Dear Paul, my mother owns a 2001 Suzuki Swift 1.3L, and the problem with it is that the moment it is moving after about one kilometre or less, it stalls. The process starts with the “Check Engine” signal coming on and in the next about 10 seconds, it is off.
The moment you start it immediately, it behaves as if it has no fuel. You always have to wait for 5-10 minutes before it can start again. I have changed the fuel pump and plugs at the advice of mechanics but the problem has persisted.
The moment it starts, the engine and movement is smooth once again until over the same distance the cycle repeats.
For a distance of about five to 10 kms, the stoppages are about three to five times. It is as if the engine needs to cool down before it can move again. The radiator etc are all fine. Please advise. Regards, Herbert Ntare
Hello Herbert, the presence of a check engine fault light suggests that the fault in your mom’s Suzuki Swift has been recorded by the engine management system.
The quickest way to identify this fault will be with a computer car diagnostic tool. Based on the symptoms you have described (engine stalling after heating up and failure to start when cranking until engine cools down).
I suggest you check the crankshaft position (CKP) sensor, which is a likely cause of the problem. The CKP sensor helps the engine management system to regulate spark delivery by monitoring the crankshaft movement.
This information is compared with the rotational movement of the camshafts via the camshaft position sensor to monitor engine timing and determine fuel injector pulse and spark.
A failure of the CKP sensor can be confirmed when the tip loses its magnetism which is crucial for reading the crankshaft movement via the flywheel.
As a result, the computer will not be able to regulate delivery of the ignition spark.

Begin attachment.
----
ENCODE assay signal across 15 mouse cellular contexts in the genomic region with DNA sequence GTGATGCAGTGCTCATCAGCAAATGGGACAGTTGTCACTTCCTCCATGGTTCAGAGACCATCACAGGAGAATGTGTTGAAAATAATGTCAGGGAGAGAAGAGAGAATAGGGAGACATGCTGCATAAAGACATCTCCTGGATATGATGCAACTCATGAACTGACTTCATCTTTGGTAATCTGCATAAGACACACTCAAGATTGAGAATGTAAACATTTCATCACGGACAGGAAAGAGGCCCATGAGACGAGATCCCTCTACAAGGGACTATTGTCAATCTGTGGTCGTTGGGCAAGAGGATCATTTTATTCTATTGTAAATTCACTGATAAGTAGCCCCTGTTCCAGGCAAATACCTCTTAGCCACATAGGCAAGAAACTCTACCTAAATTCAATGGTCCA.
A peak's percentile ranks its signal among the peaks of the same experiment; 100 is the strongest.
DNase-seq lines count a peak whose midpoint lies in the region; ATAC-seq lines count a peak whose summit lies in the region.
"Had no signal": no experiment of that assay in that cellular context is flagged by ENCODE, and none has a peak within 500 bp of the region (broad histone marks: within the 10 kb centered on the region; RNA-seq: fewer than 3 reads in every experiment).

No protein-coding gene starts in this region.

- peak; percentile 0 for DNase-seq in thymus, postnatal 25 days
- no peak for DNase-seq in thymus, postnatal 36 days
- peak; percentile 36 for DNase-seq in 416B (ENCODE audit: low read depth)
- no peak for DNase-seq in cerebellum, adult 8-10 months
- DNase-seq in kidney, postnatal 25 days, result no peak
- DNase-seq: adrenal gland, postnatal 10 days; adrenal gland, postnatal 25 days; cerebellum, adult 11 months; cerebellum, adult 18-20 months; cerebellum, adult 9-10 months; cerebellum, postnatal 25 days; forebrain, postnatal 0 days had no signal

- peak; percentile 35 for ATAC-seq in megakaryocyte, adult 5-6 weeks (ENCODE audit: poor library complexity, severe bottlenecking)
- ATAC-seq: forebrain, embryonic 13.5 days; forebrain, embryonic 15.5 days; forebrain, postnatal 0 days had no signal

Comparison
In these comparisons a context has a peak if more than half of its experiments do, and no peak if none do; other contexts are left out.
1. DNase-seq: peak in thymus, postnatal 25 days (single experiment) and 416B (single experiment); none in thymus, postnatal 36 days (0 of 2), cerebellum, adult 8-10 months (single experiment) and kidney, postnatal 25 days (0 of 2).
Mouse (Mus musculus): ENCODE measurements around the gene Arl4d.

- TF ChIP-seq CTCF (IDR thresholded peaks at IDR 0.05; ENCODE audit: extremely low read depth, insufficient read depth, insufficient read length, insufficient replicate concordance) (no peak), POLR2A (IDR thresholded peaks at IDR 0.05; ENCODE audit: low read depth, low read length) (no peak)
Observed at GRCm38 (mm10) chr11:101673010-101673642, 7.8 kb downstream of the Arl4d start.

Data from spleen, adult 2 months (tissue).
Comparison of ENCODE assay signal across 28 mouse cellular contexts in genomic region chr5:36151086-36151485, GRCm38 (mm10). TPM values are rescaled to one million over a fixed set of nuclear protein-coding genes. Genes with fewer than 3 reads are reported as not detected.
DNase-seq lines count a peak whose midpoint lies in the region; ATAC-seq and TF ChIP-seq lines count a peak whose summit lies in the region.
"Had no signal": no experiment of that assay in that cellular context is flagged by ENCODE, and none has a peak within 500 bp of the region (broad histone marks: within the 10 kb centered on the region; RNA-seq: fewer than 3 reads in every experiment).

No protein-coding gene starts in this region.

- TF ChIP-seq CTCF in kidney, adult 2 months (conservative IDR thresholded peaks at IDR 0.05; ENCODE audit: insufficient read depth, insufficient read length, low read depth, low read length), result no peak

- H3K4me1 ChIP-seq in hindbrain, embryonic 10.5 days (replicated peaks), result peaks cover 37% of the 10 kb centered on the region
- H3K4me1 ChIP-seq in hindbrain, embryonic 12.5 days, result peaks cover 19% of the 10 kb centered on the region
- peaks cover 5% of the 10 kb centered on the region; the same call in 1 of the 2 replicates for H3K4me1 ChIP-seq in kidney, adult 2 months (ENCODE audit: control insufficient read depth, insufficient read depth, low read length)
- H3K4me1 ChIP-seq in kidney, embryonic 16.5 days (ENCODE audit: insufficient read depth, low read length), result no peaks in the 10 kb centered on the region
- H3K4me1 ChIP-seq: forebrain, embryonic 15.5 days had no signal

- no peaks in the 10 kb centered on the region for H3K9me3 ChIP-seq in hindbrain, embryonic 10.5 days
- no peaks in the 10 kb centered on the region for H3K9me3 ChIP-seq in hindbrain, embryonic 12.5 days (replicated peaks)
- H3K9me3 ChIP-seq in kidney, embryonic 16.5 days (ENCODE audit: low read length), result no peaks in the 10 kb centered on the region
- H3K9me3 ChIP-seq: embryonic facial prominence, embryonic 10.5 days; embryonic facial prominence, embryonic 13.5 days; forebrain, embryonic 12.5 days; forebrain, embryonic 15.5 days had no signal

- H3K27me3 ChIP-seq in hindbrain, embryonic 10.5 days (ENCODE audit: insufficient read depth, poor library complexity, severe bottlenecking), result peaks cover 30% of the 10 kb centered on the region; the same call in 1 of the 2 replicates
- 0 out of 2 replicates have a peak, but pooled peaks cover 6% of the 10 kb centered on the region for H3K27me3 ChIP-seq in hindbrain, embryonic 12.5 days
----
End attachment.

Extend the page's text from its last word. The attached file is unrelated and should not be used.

Dear expert, I am called Clive.
I own a 2002 Toyota Mark II Blit IR-S 2,500cc. When I start it in the mornings, I experience low revs and at times it goes off. And when I start again, it picks up to normal, that is, slightly above 1,000 rpm. For your information, the battery is new. What could be the problem?
Also, when going uphill, I experience loss of power and the movement is not smooth (reduced power). Could that be related to the oxygen sensor? Please advise.
Hello Clive, your Toyota Mark II is exhibiting signs of reduced engine performance. It would be interesting to know what mileage it has covered to establish if it is overdue for the Toyota 100,000 kilometre service B routine maintenance.
Reduced engine performance may be caused by overdue filter replacements such as the long-life fuel filter (in the fuel tank) or air filter. The condition of your spark plugs will affect the ignition spark and hence engine power.
Ask a mechanic to inspect or replace those parts.
The mechanic ought to check the condition of your throttle potentiometer in case the throttle valve is clogged with soot. Finally, find a garage with a computer diagnostic tool to scan for electronic faults such as a faulty airflow (MAF) sensor.
The MAF can send wrong air volume and temperature information to the engine computor (ECM), which leads to the delivery of wrong fuel air ratios and curtails engine power.
The oxygen sensor is also used by the ECM to establish efficient engine combustion by monitor oxygen levels in the exhaust when it fails it usually leads to the engine running rich (more fuel than air) erratic engine performance and poor fuel economy.